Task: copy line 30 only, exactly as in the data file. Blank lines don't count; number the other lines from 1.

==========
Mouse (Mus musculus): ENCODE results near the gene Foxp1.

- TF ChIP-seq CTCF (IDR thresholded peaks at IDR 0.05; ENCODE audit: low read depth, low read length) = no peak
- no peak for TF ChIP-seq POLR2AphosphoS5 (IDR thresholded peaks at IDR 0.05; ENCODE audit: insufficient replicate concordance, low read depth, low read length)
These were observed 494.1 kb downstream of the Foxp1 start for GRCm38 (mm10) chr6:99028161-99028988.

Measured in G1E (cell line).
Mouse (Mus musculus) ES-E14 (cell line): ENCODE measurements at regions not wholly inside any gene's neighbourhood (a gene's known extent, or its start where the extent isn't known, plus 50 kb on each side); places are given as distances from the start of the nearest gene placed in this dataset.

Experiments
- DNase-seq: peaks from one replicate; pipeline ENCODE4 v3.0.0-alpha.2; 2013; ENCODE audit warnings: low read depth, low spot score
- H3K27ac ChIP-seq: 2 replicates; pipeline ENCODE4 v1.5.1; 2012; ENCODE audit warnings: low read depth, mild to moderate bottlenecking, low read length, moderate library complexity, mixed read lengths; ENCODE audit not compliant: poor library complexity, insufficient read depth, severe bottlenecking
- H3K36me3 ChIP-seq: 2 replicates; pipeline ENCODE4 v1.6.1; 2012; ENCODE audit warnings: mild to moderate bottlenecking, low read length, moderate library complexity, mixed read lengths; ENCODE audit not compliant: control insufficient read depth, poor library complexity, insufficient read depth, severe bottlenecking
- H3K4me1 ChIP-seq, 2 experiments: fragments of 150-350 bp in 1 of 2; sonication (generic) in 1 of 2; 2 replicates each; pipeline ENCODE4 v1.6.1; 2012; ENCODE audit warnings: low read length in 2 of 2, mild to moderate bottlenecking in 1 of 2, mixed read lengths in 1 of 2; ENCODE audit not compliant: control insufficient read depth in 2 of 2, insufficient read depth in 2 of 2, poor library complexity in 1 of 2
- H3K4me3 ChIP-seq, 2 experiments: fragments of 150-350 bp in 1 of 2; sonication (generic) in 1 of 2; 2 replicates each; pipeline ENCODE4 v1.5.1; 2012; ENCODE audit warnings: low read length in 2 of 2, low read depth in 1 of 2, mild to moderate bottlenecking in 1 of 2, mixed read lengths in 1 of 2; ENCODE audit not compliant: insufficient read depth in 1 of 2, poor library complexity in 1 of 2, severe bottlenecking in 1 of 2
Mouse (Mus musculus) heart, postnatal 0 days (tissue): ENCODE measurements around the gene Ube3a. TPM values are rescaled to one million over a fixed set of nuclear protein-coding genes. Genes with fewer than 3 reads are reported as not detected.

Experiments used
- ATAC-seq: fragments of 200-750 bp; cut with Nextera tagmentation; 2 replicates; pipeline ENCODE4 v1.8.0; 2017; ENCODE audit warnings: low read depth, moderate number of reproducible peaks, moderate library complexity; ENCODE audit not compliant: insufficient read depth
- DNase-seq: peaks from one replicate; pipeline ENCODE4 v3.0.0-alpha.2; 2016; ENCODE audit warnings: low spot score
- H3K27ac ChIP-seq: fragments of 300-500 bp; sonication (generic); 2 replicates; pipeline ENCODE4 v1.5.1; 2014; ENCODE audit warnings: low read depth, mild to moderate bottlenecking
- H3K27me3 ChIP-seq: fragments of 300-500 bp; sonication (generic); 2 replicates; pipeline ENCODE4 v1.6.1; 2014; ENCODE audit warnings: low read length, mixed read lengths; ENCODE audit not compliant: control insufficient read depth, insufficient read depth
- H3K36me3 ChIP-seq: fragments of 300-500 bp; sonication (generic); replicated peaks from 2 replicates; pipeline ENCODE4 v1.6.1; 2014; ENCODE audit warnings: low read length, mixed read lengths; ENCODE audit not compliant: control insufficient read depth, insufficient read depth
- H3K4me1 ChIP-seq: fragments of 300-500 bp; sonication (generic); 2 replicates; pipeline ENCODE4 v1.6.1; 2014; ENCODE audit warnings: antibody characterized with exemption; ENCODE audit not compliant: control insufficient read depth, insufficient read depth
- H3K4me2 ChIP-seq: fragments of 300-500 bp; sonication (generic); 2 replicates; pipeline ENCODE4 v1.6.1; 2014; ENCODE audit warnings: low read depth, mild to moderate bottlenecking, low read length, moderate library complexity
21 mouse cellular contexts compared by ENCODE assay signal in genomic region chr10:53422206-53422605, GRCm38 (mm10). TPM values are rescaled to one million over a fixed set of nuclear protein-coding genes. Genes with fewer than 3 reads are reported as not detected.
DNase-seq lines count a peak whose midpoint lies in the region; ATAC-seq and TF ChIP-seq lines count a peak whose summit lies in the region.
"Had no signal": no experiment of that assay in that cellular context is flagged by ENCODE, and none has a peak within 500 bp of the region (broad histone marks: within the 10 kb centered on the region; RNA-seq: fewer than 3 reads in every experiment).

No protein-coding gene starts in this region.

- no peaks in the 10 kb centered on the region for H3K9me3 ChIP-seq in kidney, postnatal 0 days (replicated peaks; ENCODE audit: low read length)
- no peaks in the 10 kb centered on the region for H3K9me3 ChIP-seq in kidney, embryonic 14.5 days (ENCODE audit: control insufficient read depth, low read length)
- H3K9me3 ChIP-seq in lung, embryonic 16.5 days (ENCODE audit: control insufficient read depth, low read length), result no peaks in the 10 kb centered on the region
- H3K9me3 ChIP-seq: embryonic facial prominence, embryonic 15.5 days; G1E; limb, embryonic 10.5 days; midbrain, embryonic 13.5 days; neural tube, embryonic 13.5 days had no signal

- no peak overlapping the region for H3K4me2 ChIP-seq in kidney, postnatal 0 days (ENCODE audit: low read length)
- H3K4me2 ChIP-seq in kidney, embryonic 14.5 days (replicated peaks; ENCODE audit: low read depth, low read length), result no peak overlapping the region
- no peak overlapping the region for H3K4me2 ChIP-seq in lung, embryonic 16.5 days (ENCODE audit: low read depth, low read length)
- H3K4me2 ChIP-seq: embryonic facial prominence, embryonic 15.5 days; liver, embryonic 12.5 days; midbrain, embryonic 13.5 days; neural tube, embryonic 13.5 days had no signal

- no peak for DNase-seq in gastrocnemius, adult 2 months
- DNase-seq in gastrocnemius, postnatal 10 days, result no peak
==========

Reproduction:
- no peak overlapping the region for H3K4me2 ChIP-seq in kidney, postnatal 0 days (ENCODE audit: low read length)